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New evidence in Yunus Bakhsh victimisation case

This article is over 16 years, 11 months old
Campaigners to defend Yunus Bakhsh, the leading Unison union and health service activist, have obtained several important documents that detail exchanges between his employer and his union.
Issue 2062

Campaigners to defend Yunus Bakhsh, the leading Unison union and health service activist, have obtained several important documents that detail exchanges between his employer and his union.

Following anonymous allegations by a handful of people at his trust, Yunus was last year suspended by his employers.

The letters obtained under the freedom of information act show that on 18 August 2006 Yunus’s bosses wrote to the national union complaining of activities that most Unison branch secretaries would be proud of.

The allegations include:

  • The use of “confidential information” about salaries to expose a 40 percent pay rise given to directors.
  • Speaking out to the press against cuts and closures without permission.

The letter concludes by saying that unless Unison takes action to prevent Yunus playing this role, it will take disciplinary action against him.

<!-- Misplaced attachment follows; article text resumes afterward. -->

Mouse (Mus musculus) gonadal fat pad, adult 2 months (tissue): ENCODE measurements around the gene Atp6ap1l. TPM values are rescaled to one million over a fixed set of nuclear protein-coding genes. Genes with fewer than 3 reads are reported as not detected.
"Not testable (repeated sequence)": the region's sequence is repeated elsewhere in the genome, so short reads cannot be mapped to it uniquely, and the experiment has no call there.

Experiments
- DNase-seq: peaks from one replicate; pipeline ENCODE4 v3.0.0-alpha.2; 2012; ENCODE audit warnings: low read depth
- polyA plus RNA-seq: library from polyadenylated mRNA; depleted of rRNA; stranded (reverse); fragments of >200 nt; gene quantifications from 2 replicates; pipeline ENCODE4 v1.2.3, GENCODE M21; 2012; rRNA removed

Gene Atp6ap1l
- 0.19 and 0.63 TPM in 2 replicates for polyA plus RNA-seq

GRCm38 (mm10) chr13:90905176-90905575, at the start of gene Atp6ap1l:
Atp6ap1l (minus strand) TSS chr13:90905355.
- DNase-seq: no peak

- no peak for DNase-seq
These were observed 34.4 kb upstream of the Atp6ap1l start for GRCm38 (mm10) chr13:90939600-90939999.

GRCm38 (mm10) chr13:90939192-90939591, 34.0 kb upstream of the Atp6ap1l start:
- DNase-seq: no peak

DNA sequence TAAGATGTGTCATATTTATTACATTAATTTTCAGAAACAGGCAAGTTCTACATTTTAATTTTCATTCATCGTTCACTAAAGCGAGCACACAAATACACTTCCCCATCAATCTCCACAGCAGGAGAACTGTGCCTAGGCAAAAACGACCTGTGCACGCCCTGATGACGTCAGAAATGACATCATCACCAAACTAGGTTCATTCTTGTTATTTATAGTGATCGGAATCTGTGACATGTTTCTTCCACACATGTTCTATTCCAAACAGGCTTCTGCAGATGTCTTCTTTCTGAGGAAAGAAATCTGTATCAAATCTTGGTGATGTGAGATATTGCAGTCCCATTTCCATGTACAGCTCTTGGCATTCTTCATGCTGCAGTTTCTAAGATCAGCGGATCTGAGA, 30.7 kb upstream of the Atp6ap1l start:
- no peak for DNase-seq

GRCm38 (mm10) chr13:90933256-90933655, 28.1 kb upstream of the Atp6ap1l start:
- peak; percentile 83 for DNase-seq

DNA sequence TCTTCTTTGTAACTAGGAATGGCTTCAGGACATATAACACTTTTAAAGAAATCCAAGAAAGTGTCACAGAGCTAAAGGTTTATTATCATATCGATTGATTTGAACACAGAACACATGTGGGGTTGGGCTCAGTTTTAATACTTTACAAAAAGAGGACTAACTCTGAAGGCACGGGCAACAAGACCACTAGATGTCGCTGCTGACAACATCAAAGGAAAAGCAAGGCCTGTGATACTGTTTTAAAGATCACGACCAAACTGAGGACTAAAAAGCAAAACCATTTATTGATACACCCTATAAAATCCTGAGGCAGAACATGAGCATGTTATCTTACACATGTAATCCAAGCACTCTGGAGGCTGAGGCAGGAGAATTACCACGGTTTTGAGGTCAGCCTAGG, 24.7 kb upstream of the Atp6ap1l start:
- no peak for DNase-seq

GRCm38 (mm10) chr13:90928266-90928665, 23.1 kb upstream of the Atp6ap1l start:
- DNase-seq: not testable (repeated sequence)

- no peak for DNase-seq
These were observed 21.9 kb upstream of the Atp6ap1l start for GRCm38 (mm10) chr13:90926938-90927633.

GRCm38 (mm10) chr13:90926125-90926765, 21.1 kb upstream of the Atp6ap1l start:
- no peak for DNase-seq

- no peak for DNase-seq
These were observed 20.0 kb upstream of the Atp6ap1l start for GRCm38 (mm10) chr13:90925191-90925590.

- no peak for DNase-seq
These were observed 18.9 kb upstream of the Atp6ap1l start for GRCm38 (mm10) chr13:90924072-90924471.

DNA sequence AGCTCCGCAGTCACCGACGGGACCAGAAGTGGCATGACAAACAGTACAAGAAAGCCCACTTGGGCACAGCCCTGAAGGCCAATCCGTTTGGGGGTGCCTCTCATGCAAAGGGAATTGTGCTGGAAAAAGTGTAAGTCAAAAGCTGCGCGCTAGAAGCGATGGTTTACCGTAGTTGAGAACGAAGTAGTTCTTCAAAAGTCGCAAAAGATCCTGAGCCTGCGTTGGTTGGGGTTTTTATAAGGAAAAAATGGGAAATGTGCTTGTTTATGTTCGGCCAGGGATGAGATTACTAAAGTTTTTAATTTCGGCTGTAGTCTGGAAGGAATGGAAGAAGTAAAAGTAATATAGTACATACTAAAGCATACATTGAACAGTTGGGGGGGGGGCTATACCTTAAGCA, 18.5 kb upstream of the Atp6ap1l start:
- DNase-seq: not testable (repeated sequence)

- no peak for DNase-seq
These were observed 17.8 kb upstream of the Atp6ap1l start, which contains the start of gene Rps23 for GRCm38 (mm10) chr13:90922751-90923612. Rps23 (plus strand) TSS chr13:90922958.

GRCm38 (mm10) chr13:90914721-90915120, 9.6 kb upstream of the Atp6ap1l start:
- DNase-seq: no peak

The personnel file obtained also contains his union’s official response to this threat.

A letter of reply from a regional Unison official dated 1 September 2006 says that the union will “investigate” the claims.

The file contains no further responses.

Yunus is a celebrated figure on the left of the union, and has continually questioned the national union’s strategy of subordinating the needs of its members to those of the Labour government that the union’s leaders support.

Within a few weeks of this correspondence Yunus found that he was also to be suspended from his union – without charge.

Yunus remains suspended to this date.

Send messages of support to Yunus at [email protected]


North-east Strategic Health Authority bosses spent £84,000 on a trip to Japan last month – to study how the car manufacturer Toyota increases efficiency.

A spokesman insisted that the lessons learned would save money and make the NHS more efficient.

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